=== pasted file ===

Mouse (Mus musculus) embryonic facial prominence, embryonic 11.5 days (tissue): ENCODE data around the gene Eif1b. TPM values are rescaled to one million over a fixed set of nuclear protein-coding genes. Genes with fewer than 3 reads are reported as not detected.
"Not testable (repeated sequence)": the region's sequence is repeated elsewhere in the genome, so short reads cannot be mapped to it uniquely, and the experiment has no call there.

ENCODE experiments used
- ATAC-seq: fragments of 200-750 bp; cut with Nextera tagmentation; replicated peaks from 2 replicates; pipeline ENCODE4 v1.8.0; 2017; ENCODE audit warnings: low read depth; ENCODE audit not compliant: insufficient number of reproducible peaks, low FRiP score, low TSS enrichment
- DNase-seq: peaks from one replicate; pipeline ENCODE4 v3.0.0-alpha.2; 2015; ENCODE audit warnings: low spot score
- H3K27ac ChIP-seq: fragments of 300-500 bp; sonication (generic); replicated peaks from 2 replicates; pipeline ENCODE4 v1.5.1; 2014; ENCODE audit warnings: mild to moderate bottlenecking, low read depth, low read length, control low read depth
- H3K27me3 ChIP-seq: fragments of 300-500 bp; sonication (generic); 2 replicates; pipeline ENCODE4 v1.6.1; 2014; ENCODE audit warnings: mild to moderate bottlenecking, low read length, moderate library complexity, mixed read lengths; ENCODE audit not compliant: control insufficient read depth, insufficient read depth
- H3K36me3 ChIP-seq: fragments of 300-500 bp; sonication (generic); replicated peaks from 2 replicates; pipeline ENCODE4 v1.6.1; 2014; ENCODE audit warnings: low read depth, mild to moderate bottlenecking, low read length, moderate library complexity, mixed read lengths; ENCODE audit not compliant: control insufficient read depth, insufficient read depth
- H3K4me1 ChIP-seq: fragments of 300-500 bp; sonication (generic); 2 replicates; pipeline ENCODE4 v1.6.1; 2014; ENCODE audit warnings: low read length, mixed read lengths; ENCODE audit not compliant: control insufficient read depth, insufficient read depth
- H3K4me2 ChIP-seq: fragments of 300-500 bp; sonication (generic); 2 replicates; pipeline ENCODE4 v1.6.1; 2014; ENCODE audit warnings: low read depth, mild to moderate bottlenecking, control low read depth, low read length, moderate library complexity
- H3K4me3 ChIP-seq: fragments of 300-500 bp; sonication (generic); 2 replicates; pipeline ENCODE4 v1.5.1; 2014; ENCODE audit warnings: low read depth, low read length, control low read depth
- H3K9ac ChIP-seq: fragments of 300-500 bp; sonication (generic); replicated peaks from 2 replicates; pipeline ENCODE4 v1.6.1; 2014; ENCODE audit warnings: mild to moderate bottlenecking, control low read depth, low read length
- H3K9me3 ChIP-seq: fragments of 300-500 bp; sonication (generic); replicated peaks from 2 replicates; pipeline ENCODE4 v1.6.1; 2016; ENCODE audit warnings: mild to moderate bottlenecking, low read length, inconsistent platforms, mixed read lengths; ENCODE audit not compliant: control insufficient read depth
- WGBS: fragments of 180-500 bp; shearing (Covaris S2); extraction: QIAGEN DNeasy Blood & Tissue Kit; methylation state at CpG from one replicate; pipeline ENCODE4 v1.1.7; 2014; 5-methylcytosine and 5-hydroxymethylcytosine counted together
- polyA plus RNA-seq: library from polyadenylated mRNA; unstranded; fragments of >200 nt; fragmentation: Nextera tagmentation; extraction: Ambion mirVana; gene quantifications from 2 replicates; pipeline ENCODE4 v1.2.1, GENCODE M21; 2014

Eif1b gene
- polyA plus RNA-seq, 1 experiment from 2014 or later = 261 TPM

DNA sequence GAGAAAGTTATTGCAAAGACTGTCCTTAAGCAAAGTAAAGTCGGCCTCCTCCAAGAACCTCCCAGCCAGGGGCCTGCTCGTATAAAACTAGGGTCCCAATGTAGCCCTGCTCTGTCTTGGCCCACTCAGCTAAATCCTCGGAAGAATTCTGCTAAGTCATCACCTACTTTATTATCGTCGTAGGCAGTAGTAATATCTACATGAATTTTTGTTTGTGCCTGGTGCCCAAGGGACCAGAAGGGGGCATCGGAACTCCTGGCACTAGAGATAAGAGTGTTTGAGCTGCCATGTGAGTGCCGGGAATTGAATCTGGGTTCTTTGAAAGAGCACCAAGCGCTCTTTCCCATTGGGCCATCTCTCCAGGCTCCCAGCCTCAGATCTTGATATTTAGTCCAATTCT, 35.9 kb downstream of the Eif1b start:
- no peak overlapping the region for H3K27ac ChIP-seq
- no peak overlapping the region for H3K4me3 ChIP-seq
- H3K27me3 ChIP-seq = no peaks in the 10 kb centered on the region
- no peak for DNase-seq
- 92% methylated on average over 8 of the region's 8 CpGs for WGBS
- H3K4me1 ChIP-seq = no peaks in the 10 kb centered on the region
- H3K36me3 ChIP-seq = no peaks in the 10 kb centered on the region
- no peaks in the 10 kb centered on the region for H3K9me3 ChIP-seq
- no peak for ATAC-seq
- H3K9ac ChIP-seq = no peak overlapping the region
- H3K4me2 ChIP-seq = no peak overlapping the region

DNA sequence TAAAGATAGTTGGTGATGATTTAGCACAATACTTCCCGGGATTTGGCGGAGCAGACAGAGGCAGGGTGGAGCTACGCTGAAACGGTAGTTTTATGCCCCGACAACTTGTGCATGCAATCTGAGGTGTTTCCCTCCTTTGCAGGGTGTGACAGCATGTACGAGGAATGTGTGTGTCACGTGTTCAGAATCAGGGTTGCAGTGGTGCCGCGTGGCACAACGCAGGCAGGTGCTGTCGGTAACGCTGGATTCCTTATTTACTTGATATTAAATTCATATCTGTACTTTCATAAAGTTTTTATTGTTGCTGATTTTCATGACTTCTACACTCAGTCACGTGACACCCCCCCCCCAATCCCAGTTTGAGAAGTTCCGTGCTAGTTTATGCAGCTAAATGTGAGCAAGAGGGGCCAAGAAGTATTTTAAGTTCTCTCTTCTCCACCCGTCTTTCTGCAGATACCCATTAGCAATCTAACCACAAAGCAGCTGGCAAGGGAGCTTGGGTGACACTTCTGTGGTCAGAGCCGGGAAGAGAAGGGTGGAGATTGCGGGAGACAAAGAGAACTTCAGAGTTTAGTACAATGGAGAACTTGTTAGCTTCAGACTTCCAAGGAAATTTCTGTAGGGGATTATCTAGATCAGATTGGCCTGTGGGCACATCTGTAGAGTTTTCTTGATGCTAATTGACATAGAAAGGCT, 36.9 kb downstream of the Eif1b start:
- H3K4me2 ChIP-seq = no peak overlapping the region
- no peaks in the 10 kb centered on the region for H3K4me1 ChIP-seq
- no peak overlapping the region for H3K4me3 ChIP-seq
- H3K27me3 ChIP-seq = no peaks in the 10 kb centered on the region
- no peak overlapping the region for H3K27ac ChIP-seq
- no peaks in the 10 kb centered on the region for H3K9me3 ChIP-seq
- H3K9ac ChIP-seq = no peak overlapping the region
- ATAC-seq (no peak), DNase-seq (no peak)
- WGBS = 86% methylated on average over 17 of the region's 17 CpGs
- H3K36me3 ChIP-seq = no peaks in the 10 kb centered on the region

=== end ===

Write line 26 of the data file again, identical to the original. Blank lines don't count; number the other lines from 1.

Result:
- no peaks in the 10 kb centered on the region for H3K9me3 ChIP-seq